Conditions of Women
Before the unification of North Yemen and South Yemen in 1994, women in the former South Yemen enjoyed a high degree of independence and equality. Since the unification, women have faced both new opportunities and new challenges in public life. The resurgence of Islamic values in Yemeni society has encouraged women to remain in the home and remove themselves from public life. At the same time, democratic politics have fostered women's political activity and encouraged them to play a larger role in government.
Women in Yemen can vote and hold public office. Women composed 47 percent of voters in Yemeni legislative elections of April 2003. However, the political parties refrained from running any woman on their lists. Only one independent woman candidate was able to capture a seat in parliament, whereas two women won seats in the 1997 elections. In the 2001 municipal elections, however, 35 women won seats on the municipal councils.
Yemen trails most nations in the Arab region in female education and family planning. Adult female illiteracy is over double that of men (75 percent to 33 percent in 2000), and female youth illiteracy dwarfs males (54 percent to 17 percent). The national total fertility rate (births per woman) remains high at 6.2, though it has decreased from 7.5 in 1990. Contraceptive use by Yemeni women was 22 percent in 1998. Foreign assistance programs have implemented a $31 million project to increase reproductive education and health.
Women make up 28 percent of the nation's labor force, with higher rates of participation in the South than in the North. Since unification, unemployment and increasing social discrimination has weakened women's position in the job market.
Law of Personal Status
Islamic law determines the personal status of women in Yemen. Under Yemeni personal status code, a wife must obey her husband and live with him. Men are allowed to divorce freely, while women usually ask for a divorce only when their husband has failed to support them. Women must receive permission from a male guardian to travel outside of the country. Islamic law also prohibits a wife from leaving the house without her husband's permission. All of these statutes are enforced to varying degrees. In the Islamicist North these provisions tend to be followed more closely than in the formerly socialist South. Prior to unification, half of judges in South Yemen were women. Since unification, conservative forces in the judiciary have reassigned female judges to administrative or clerical jobs. Only a few female justices currently serve in the area surrounding Aden.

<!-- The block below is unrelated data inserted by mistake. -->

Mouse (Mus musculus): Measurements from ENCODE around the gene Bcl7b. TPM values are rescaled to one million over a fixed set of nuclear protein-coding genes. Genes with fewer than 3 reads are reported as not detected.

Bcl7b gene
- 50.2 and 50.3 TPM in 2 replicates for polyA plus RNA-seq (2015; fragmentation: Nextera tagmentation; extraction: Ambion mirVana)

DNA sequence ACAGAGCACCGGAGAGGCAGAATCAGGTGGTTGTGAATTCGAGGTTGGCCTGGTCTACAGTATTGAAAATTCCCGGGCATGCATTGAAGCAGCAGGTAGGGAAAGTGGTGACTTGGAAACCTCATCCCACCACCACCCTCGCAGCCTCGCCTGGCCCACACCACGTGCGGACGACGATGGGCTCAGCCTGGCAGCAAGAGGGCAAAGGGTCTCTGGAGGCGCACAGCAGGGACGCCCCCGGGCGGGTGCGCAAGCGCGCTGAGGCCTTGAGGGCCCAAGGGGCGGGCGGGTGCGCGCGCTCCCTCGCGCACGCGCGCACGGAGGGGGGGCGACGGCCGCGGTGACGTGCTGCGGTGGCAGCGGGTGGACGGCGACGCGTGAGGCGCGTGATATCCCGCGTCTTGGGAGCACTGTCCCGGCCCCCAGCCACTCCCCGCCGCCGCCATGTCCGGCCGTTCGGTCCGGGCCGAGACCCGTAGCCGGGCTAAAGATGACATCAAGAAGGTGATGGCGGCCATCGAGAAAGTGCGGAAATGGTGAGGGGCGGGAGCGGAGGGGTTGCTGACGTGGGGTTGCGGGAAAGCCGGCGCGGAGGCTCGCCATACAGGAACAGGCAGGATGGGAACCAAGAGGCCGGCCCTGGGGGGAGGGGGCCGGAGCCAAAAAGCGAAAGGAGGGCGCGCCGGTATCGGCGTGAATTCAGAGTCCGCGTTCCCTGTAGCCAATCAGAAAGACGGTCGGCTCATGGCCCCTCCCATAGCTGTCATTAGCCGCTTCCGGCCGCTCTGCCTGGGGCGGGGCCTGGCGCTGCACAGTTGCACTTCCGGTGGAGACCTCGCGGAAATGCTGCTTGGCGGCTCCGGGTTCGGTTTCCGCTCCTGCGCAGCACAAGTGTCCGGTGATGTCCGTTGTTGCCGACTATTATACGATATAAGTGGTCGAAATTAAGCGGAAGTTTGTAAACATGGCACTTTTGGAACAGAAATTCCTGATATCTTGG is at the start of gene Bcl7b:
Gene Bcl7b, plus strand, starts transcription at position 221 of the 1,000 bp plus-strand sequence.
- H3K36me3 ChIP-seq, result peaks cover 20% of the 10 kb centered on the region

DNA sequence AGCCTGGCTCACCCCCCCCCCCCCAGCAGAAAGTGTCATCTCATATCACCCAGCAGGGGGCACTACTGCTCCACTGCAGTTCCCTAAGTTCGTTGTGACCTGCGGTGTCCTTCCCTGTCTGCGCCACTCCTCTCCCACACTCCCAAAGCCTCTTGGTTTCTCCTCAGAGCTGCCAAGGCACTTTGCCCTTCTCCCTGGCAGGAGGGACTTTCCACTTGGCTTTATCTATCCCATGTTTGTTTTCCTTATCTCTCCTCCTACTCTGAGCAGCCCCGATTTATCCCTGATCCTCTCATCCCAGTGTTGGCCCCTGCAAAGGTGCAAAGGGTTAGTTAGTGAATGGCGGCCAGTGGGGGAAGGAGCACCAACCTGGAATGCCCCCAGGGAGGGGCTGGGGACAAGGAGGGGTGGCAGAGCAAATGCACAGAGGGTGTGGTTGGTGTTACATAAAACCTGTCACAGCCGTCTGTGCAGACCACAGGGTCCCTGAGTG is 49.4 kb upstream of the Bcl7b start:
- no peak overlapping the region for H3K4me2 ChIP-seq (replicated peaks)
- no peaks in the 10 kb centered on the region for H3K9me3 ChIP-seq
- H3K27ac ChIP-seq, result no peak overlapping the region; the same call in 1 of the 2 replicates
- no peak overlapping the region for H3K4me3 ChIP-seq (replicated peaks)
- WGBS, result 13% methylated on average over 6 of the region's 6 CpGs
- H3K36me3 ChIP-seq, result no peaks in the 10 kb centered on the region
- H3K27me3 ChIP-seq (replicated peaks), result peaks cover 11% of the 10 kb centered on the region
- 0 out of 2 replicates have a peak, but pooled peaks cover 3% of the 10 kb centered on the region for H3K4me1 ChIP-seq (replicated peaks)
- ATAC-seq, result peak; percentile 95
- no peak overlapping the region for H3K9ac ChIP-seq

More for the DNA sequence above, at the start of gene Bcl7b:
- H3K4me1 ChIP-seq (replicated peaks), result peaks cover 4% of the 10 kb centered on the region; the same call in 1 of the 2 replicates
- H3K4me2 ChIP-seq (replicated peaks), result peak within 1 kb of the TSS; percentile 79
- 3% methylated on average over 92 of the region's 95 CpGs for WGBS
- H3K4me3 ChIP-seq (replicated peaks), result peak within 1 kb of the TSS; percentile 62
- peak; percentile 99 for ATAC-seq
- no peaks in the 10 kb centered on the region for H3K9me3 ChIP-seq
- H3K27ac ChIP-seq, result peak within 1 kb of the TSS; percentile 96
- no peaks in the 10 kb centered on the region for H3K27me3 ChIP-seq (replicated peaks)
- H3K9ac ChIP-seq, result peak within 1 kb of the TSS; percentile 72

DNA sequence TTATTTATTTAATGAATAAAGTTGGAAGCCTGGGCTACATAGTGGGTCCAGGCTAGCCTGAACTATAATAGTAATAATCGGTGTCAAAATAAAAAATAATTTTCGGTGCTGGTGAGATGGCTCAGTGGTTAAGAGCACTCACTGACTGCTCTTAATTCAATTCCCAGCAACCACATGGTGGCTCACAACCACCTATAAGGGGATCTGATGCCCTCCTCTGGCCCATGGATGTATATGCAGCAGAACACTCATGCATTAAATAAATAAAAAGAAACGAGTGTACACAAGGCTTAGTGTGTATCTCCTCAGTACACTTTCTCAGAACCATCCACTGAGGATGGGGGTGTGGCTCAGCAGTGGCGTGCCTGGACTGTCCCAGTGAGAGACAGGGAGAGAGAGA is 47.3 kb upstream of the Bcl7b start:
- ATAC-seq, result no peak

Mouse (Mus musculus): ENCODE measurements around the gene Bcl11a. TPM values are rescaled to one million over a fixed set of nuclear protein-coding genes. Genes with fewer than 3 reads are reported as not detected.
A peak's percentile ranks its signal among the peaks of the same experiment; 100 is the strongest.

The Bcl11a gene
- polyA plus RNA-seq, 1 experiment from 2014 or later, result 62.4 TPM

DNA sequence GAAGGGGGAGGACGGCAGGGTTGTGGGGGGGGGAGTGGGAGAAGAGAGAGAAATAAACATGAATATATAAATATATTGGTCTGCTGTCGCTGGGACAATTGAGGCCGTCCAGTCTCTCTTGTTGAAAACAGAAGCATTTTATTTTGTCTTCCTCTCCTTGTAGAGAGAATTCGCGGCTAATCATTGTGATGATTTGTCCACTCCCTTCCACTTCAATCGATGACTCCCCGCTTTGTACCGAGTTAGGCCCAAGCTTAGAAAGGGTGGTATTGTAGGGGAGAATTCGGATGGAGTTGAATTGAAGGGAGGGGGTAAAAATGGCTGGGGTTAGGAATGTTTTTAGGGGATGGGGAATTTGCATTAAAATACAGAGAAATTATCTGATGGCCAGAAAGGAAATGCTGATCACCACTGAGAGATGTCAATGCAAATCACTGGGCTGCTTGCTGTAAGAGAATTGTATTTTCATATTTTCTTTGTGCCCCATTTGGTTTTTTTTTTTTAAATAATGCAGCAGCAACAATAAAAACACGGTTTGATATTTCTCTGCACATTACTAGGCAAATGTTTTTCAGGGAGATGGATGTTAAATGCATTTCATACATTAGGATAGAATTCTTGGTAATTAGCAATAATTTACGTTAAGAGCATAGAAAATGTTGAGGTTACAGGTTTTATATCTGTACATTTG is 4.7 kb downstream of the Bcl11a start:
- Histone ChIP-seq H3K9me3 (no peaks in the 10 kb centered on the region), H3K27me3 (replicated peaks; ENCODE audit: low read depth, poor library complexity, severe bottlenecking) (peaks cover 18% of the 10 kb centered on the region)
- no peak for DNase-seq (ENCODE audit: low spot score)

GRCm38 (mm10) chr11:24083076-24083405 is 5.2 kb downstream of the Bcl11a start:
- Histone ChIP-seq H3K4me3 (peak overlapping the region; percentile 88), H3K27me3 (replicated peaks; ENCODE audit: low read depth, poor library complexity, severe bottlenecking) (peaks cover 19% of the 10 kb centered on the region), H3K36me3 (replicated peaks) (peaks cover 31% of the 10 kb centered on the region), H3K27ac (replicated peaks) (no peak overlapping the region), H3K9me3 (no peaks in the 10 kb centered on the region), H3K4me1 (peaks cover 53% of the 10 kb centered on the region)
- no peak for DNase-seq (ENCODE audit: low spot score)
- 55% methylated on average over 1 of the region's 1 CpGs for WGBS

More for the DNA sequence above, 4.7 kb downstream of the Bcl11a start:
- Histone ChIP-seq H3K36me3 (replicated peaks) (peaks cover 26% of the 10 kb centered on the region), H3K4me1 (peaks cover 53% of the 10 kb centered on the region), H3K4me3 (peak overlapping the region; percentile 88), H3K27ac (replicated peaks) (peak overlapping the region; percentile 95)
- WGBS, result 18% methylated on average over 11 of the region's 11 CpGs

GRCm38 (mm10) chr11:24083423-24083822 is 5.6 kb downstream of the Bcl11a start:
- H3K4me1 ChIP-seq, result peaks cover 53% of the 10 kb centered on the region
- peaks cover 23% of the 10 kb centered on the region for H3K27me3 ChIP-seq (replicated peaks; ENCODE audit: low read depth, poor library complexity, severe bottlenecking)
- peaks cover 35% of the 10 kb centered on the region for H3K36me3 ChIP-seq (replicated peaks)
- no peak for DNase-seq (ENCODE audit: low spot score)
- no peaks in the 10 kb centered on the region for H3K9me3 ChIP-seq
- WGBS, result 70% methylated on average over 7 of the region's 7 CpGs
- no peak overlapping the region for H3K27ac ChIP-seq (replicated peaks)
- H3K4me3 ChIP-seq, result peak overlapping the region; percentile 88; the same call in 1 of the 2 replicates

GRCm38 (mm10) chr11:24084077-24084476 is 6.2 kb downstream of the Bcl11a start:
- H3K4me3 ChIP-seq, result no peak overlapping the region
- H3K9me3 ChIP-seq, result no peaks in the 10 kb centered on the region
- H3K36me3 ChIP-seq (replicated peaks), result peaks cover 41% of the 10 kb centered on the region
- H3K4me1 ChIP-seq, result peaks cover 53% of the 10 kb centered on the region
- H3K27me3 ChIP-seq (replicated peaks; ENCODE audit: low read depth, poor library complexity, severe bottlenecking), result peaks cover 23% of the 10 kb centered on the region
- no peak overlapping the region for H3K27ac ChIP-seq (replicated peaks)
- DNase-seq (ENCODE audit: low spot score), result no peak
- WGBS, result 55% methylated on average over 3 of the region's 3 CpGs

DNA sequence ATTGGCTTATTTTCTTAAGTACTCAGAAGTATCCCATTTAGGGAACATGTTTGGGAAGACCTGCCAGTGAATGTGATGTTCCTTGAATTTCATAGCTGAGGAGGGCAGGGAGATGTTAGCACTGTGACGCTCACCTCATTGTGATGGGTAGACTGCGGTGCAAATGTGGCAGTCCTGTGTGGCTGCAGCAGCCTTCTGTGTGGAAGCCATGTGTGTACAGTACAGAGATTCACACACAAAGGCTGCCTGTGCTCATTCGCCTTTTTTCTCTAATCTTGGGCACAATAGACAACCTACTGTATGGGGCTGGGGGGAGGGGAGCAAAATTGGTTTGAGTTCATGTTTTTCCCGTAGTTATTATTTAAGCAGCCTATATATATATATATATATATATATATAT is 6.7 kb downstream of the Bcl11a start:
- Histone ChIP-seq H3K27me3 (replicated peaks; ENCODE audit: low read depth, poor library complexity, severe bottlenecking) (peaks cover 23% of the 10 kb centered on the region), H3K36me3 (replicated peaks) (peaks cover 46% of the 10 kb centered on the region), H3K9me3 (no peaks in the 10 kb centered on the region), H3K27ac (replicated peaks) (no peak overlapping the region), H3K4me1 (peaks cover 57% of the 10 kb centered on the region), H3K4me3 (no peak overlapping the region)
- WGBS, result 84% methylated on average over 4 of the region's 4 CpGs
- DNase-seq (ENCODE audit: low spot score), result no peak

The government is taking steps to increase women's presence in senior government positions. The first female undersecretary of information was appointed in 1997. The prime minister of Yemen announced in 1998 that each ministry must have a woman at the director-general level. In 1999, the country appointed its first female ambassador. In 2001, the first woman was appointed to the government as Minister of State for Human Rights; her successor in 2002 was also a woman. Both the president and prime minister have made many public statements in support of women's rights and women-focused development.
Convention on the Elimination of All Forms of Discrimination Against Women (CEDAW)
Yemen became a signatory to the Convention on the Elimination of All Forms of Discrimination Against Women (CEDAW) on May 30, 1984.
A number of Yemeni women's rights NGOs have emerged in recent years. Some of the leading groups include the Social Association for Productive Families, the Women and Children's Department of the Center for Future Studies, the Woman and Child Development Association, and the Yemeni Council for Motherhood and Childhood.